One of the things I have recently come to appreciate is that I was not homeschooled for all thirteen years of school.
The variety of pre-Seton educational experiences I encountered now makes me more grateful for the time and money my parents spent providing me with a quality homeschool education.
Started in Public School
I began as a normal American public schooler who started kindergarten when I was told to do so. I spent a total of three years in the public education system (in two different schools), and my experience left much to be desired.
In addition to the time wasted lining up and getting ready, we threw away hours in class on pointless activities, such as lessons from a dance instructor and a discussion of the fact that sharing needles can cause one to get HIV.
We did quite a bit of “silent reading” time each day while our teacher sat at her desk. One year, we had to grade our own math class work without close supervision, a setup that enticed many of the students to cheat. The examples I just cited were even from a special “challenge” class into which students must test for admittance.
While I did have good teachers for two of the years, they were handicapped by the unavoidable scarcity of opportunities to provide their students with quality one-on-one instruction.
In addition to the academic problems, the school environment was also a problem. In one first grade social studies discussion, my teacher gave the class her (very strong) opinion of the current president. That same year, a teacher came to our classroom to pass out political buttons for other teachers while the students were close enough to see and hear.
Frustrated with Parish School
After becoming frustrated with the public schools, my parents put me in our parish school, hoping that I would finally get a good education. However, the parochial school was mediocre at best.
The kids misbehaved day after day and their behavioral issues wasted our class time. The work we did was very easy, and, when my parents and I requested more challenging work, my teacher’s solution was the occasional extra worksheet.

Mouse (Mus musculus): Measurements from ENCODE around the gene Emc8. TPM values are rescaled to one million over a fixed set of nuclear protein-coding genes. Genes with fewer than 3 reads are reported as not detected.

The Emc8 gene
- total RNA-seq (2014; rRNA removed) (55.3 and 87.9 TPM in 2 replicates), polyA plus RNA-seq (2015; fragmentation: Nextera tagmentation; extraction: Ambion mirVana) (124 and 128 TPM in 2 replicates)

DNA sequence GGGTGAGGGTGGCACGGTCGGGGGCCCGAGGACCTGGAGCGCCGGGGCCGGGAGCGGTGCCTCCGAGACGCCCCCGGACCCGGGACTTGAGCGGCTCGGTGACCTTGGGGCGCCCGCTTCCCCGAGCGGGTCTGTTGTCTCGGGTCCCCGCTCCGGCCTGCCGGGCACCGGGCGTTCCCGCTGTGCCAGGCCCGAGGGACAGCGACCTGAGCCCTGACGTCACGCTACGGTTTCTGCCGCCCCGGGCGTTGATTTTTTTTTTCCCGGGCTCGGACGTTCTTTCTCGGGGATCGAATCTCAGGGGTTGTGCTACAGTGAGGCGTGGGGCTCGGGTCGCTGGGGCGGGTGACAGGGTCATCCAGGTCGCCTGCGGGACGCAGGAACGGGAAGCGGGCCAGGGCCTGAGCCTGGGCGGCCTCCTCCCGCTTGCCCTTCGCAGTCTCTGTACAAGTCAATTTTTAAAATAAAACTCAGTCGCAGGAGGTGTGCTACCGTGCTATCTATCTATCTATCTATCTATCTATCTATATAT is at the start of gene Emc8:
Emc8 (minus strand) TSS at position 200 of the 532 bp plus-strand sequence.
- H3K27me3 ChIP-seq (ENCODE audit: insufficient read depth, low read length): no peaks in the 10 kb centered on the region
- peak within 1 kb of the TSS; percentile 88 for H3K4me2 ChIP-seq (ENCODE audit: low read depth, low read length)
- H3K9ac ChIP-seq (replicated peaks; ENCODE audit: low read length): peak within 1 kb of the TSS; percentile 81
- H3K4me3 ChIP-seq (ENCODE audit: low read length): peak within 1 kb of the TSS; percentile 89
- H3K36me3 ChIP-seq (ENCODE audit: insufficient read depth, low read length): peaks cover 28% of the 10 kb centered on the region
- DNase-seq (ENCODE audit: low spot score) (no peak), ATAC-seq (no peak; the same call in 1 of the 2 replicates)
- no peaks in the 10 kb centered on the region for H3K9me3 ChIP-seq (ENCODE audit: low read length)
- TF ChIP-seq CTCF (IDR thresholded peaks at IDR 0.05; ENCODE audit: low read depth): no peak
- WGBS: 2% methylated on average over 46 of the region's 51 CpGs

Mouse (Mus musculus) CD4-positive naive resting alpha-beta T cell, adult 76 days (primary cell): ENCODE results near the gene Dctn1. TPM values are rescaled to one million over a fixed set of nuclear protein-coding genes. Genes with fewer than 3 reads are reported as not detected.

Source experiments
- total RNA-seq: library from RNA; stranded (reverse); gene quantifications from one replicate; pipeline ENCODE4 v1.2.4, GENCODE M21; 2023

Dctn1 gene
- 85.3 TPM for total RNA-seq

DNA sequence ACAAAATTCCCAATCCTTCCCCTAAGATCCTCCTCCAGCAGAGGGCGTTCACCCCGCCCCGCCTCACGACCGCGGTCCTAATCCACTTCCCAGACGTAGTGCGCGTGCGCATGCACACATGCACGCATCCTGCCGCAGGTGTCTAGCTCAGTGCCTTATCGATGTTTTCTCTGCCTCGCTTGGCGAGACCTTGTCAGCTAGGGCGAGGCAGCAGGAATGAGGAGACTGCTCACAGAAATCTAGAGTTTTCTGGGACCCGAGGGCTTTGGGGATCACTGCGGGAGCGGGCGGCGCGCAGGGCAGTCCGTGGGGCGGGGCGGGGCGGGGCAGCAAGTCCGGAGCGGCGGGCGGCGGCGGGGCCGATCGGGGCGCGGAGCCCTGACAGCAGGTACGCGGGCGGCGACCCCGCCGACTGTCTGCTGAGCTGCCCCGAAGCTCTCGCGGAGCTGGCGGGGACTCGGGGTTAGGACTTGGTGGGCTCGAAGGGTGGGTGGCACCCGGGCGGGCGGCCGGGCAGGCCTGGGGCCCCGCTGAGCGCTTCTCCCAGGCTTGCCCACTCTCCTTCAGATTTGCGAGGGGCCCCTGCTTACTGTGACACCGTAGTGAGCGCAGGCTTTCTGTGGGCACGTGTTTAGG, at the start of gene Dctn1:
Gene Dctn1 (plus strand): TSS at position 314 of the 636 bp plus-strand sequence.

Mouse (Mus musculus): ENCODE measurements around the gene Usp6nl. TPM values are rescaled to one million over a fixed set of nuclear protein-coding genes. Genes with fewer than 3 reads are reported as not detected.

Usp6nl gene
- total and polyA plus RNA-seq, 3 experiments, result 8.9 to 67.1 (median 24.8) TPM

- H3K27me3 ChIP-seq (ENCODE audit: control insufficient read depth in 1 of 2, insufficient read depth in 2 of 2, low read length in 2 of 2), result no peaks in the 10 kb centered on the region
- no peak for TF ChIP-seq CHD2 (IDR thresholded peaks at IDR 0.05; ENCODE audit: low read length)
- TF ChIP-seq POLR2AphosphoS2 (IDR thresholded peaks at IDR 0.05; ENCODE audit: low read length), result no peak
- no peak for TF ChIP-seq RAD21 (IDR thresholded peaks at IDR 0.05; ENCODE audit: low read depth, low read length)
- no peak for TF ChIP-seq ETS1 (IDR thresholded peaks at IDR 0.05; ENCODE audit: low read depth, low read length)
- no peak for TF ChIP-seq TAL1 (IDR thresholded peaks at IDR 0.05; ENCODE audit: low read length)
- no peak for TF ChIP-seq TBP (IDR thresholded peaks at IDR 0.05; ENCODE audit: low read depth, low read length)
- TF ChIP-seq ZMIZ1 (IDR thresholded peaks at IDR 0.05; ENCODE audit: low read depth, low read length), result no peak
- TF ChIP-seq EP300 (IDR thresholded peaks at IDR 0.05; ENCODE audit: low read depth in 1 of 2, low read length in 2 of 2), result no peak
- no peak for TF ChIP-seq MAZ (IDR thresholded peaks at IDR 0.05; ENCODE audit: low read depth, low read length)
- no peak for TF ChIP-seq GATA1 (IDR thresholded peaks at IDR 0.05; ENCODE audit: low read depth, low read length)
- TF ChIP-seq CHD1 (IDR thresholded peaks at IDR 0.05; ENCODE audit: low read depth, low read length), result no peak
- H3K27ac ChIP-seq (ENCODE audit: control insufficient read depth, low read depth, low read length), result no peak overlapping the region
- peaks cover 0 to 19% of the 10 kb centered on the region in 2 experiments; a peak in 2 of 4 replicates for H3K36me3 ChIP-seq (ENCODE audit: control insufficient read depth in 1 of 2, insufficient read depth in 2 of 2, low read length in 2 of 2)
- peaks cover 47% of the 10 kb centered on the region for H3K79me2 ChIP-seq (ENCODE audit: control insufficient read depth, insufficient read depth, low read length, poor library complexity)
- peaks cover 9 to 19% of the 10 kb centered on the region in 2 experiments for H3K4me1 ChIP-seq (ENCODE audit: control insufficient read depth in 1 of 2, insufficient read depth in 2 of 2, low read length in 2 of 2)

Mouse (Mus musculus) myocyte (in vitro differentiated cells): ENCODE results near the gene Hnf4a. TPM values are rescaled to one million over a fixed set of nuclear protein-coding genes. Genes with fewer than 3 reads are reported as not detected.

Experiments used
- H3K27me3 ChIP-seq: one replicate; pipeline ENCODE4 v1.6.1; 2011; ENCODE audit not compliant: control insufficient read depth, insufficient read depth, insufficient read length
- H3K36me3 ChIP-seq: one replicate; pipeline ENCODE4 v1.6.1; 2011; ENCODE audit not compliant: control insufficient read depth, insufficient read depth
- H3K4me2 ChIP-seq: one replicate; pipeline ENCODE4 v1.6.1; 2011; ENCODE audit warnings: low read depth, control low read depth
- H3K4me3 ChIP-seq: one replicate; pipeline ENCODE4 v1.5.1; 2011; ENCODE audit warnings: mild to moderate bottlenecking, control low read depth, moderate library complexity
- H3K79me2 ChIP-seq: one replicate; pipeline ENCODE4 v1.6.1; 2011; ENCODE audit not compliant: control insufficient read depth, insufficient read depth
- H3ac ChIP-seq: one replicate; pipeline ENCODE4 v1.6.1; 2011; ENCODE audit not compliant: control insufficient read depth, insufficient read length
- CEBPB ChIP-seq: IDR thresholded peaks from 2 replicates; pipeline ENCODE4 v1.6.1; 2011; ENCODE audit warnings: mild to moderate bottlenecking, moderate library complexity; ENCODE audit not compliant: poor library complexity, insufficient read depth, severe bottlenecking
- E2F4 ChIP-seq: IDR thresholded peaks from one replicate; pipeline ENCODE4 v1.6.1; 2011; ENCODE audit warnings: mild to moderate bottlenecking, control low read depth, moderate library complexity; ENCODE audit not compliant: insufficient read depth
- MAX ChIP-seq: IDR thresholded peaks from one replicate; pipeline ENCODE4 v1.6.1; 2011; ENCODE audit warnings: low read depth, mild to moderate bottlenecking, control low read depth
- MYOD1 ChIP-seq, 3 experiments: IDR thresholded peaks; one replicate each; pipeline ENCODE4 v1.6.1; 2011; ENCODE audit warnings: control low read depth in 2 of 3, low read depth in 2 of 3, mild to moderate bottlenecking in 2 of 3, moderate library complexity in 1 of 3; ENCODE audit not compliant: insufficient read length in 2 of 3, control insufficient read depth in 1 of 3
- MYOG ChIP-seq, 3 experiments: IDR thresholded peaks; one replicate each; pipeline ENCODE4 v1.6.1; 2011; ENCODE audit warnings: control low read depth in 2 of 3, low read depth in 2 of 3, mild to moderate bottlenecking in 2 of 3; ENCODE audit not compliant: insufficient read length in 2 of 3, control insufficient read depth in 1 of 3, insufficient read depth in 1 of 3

For reading comprehension, we would read about current events in booklets with an environmentalist slant. Furthermore, despite the fact that I was in fourth grade, I never learned any history. Rather, we spent a substantial chunk of the year discussing landforms in “social studies.”
Yet, the academics were not the only problem. Instead of being an environment that cultivated a love for the Faith, the school adorned the walls with political signs, mostly for anti-life politicians, that some of the older students made in class.
I only remember using my actual watered-down religion textbook a few times, except for when we did a “family life” unit, which devoted a whole chapter to emotions. Needless to say, the parish school did not meet my family’s expectations.
Seton? Apprehensive… At First
That’s when Seton entered the picture. My dad researched homeschooling and requested an information packet from Seton, which my mom and I looked at together. After carefully considering it, my parents decided to enroll me for the next year.
I was very apprehensive, but everything turned out just fine. My mom even let me still go back-to-school clothes shopping (there was a sale on pajamas!)
My year with Seton was a huge change academically. My mom was able to place me at subject levels that fit my abilities, not the one-size-fits-all timeline of the Department of Education. I finally learned history and read real novels, not just politically correct short stories and articles. I had never written a book report that was not a worksheet, so needless to say, Seton’s rigorous English/Reading classes were rather different than what I was used to doing.
Most importantly, Seton was a big change spiritually. Although my mom had taught me a lot at home before, I learned so much more about my Catholic Faith. I learned about the history and doctrine of the Church every day. In addition, I had a better attitude after being removed from the bad influences at school.
Seven years later, as a recent high school graduate, I am glad my parents and I made the switch to Seton. Tackling and then finally finishing Seton work gave me a sense of satisfaction in my work that I rarely felt after fulfilling the other schools’ mediocre expectations.
In addition, I feel very close to my siblings now, a closeness that remaining in school would not have given me. Overall, although the workload and the loneliness were often difficult, I would not trade my homeschool education for any other.